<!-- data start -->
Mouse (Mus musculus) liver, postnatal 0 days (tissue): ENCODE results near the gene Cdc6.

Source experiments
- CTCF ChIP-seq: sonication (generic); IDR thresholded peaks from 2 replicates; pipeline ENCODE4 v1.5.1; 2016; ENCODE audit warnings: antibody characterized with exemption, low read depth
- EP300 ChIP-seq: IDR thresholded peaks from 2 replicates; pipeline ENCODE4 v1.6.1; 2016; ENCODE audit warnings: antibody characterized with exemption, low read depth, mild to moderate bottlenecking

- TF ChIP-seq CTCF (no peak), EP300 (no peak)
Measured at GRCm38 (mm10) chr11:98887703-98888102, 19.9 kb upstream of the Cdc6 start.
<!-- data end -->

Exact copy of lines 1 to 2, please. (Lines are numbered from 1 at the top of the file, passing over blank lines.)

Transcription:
Mouse (Mus musculus) liver, postnatal 0 days (tissue): ENCODE results near the gene Cdc6.

Source experiments